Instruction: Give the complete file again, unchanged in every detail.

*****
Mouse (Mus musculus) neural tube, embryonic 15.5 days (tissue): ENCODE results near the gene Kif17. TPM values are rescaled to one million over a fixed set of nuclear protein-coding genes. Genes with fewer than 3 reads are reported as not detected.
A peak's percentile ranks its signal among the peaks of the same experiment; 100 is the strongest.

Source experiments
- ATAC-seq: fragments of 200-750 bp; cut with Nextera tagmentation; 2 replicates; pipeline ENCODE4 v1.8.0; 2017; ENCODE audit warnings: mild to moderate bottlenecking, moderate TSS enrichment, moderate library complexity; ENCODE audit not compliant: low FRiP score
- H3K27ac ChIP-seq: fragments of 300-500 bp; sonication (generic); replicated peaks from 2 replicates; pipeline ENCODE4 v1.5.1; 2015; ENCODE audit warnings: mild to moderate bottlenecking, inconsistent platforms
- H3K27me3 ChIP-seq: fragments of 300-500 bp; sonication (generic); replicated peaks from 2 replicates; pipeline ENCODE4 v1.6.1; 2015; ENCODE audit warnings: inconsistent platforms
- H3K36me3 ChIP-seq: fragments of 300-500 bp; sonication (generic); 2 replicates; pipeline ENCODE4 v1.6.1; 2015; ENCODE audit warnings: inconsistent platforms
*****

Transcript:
Mouse (Mus musculus) neural tube, embryonic 15.5 days (tissue): ENCODE results near the gene Kif17. TPM values are rescaled to one million over a fixed set of nuclear protein-coding genes. Genes with fewer than 3 reads are reported as not detected.
A peak's percentile ranks its signal among the peaks of the same experiment; 100 is the strongest.

Source experiments
- ATAC-seq: fragments of 200-750 bp; cut with Nextera tagmentation; 2 replicates; pipeline ENCODE4 v1.8.0; 2017; ENCODE audit warnings: mild to moderate bottlenecking, moderate TSS enrichment, moderate library complexity; ENCODE audit not compliant: low FRiP score
- H3K27ac ChIP-seq: fragments of 300-500 bp; sonication (generic); replicated peaks from 2 replicates; pipeline ENCODE4 v1.5.1; 2015; ENCODE audit warnings: mild to moderate bottlenecking, inconsistent platforms
- H3K27me3 ChIP-seq: fragments of 300-500 bp; sonication (generic); replicated peaks from 2 replicates; pipeline ENCODE4 v1.6.1; 2015; ENCODE audit warnings: inconsistent platforms
- H3K36me3 ChIP-seq: fragments of 300-500 bp; sonication (generic); 2 replicates; pipeline ENCODE4 v1.6.1; 2015; ENCODE audit warnings: inconsistent platforms